Borrowing a familiar phrase, Steve Holmes, vice president of Intel’s new devices group and general manager of the smart devices team, said, “We believe that it takes a village to make really compelling products. It’s about creating a new ecosystem. We strongly believe in partnerships.”
Holmes invited the fashion industry to join Intel in tapping into the potential of wearable technology, which, by 2017, is expected to be a 278-million-unit industry, according to analysts.
For that to happen, there will have to be a lot of advancements in technology. “There’s going to be a huge effort and a number of new partnerships and new ideas to get the devices into the hands of consumers all over the world,” Holmes said, adding that for wearables to become important to consumers, “they have to become objects of desire. That’s why Intel is so interested in working with the fashion industry.”
One innovation that’s allowed Intel to create wearables is the incredible shrinking processor. Computers have gone from desktop to briefcase to smartphones, which put the processing power into consumers’ pockets. Intel has miniaturized the processor so much that it can fit one billion transistors on the head of a pin. “Intel is working to create pieces that are a lot more digestable for our partners,” Holmes said. “Edison is a good example. It’s a computer that’s a little bigger than a postage stamp. It uses very little power, has built-in Wi-Fi and Bluetooth connectivity and can be incorporated into any wearable product.”
Cloud connectivity has made advances in wearables possible, Holmes said. “Access to these services and the ability to do processing and store huge amounts of data is what separates the wearables of today and smart devices of today from the embedded systems of decades ago.”
Holmes discussed My Intelligent Communication Accessory, Intel’s partnership with Opening Ceremony and Barneys New York, “because it portends what the future of wearables can be. Most of us think of wearables as companions to the phone. MICA actually has built-in 3G connectivity, can talk to the clouds through a partnership with AT&T and allows you to get your SMS messages and send them and also get notifications. It was designed in collaboration with Opening Ceremony with an eye toward its customers. What’s also interesting about it to me is that it’s a piece of fashion, first.”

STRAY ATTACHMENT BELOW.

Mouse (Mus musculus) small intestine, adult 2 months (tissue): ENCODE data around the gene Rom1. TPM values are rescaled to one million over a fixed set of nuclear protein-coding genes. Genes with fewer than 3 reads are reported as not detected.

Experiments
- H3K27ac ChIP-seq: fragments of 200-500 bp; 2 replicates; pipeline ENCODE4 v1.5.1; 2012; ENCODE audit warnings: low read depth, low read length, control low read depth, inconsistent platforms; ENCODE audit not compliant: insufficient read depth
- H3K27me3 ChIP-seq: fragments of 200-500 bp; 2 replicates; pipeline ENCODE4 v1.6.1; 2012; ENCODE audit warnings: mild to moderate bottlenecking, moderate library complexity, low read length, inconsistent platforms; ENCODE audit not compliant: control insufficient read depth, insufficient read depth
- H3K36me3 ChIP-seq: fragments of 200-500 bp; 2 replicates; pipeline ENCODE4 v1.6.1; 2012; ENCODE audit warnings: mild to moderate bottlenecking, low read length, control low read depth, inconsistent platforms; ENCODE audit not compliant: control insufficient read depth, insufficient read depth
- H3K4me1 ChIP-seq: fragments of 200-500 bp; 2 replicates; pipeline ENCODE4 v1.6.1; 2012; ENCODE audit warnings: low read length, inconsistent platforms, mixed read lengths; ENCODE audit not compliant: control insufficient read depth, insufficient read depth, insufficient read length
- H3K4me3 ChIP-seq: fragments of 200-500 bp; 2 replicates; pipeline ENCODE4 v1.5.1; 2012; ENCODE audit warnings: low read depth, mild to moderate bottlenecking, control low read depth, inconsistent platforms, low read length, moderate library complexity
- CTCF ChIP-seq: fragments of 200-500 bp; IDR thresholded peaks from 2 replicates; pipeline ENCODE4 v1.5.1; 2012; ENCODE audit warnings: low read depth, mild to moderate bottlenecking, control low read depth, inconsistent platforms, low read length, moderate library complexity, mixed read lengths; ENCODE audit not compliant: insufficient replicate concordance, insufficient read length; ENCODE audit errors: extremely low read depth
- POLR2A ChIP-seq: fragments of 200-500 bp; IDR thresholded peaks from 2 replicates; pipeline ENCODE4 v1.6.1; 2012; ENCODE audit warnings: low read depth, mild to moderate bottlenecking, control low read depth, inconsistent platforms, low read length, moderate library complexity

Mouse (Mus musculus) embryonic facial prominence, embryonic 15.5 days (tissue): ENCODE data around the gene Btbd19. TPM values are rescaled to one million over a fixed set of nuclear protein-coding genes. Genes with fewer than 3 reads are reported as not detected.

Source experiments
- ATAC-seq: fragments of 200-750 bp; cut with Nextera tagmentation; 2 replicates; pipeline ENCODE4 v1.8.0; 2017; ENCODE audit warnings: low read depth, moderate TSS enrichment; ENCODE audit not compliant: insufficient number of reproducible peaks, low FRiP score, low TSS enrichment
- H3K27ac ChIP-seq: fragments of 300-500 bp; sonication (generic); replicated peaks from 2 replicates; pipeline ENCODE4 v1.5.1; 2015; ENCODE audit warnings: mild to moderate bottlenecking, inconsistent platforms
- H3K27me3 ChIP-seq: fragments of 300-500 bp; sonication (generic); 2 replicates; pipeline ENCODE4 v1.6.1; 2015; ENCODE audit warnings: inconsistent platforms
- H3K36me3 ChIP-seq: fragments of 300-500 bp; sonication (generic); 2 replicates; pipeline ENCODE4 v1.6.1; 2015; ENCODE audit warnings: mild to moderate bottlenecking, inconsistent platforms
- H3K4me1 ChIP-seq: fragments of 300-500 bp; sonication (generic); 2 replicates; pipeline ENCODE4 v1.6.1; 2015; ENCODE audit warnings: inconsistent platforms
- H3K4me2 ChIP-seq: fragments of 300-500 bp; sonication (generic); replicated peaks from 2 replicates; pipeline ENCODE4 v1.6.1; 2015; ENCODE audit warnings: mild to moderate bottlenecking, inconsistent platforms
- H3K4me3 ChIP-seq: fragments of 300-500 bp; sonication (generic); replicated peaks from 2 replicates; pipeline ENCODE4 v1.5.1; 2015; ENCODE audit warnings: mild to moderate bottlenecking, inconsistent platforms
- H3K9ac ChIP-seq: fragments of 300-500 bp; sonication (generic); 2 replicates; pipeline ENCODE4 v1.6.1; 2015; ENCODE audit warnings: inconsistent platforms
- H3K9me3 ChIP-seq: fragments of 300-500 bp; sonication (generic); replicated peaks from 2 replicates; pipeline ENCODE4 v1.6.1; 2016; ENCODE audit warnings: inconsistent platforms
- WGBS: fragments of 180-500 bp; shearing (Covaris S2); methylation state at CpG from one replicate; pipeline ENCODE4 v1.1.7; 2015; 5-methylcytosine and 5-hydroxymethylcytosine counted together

MICA, which will be sold at Barneys for holiday, comes in two models: one pearl and the other with lapis lazuli. Ayse Ildeniz, vice president of business development and strategy for Intel’s new devices group, who worked on the project, told WWD prior to the summit that “Opening Ceremony wanted the product to be metal. But a cell phone or radio doesn’t work inside a metal case. We decided it would look like a metal case and have the feel of the metal case, but it’s 18-karat gold-plated. The first design was more rectangular and thicker. Opening Ceremony said it had to be rounder and thinner. It’s been a humongous learning curve.”
“We loved what it stood for: the semiprecious stones on top and the wrapping [wrist band] made of water-snake skin,” said Humberto Leon, cofounder of Opening Ceremony. “We knew we had to leave the metal factor. We loved the symmetry of the dots of semiprecious jewels and the water snake to add the hint of luxury. It’s how we design clothing and how we design shoes. It’s very instinctual.”